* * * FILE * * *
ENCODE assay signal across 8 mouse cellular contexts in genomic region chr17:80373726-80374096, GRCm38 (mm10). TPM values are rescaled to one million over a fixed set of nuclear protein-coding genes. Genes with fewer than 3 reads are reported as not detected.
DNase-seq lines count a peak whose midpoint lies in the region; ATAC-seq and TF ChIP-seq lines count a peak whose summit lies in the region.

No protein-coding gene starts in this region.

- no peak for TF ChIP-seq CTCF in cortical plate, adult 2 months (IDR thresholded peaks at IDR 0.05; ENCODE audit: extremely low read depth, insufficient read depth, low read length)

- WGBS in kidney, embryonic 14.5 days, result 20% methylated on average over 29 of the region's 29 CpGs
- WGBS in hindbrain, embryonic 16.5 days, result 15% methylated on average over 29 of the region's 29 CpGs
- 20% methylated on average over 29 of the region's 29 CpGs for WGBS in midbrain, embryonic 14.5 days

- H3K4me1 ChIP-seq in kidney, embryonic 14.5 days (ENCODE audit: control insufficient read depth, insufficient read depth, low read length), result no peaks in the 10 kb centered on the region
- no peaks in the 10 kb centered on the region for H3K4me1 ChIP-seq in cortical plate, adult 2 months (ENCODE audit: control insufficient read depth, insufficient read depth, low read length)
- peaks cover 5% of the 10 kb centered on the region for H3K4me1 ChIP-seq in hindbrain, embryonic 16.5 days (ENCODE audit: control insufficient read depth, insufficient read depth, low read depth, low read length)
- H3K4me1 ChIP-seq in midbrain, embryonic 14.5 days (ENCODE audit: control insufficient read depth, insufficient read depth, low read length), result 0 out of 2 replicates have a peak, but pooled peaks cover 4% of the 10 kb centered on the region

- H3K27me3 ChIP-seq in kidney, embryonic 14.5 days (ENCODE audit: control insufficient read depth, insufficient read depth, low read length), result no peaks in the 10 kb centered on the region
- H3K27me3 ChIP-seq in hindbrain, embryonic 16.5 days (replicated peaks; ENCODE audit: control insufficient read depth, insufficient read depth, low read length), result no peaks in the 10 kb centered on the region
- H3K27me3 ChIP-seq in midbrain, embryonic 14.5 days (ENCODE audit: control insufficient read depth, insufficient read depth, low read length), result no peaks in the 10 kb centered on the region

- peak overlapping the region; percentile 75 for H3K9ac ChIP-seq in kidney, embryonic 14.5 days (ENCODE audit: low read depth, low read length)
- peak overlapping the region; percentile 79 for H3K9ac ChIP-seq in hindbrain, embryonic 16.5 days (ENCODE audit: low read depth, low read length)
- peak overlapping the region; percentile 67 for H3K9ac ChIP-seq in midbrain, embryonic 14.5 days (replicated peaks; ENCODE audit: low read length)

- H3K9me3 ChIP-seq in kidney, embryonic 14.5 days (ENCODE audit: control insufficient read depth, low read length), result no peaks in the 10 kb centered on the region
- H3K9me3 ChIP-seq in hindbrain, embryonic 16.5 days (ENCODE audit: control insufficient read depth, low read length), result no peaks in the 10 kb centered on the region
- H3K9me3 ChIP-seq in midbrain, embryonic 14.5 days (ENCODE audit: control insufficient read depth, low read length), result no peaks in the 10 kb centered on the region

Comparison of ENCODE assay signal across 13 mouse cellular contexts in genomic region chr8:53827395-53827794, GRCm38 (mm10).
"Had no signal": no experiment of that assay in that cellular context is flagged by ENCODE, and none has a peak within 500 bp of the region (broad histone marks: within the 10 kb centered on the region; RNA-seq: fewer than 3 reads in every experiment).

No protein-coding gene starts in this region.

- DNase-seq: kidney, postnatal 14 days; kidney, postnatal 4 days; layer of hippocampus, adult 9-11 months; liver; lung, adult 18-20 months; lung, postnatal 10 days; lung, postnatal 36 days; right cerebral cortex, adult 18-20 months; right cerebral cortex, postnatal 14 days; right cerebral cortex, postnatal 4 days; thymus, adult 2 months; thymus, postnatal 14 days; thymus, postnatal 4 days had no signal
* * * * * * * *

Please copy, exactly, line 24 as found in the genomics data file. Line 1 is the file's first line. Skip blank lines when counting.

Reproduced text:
- DNase-seq: kidney, postnatal 14 days; kidney, postnatal 4 days; layer of hippocampus, adult 9-11 months; liver; lung, adult 18-20 months; lung, postnatal 10 days; lung, postnatal 36 days; right cerebral cortex, adult 18-20 months; right cerebral cortex, postnatal 14 days; right cerebral cortex, postnatal 4 days; thymus, adult 2 months; thymus, postnatal 14 days; thymus, postnatal 4 days had no signal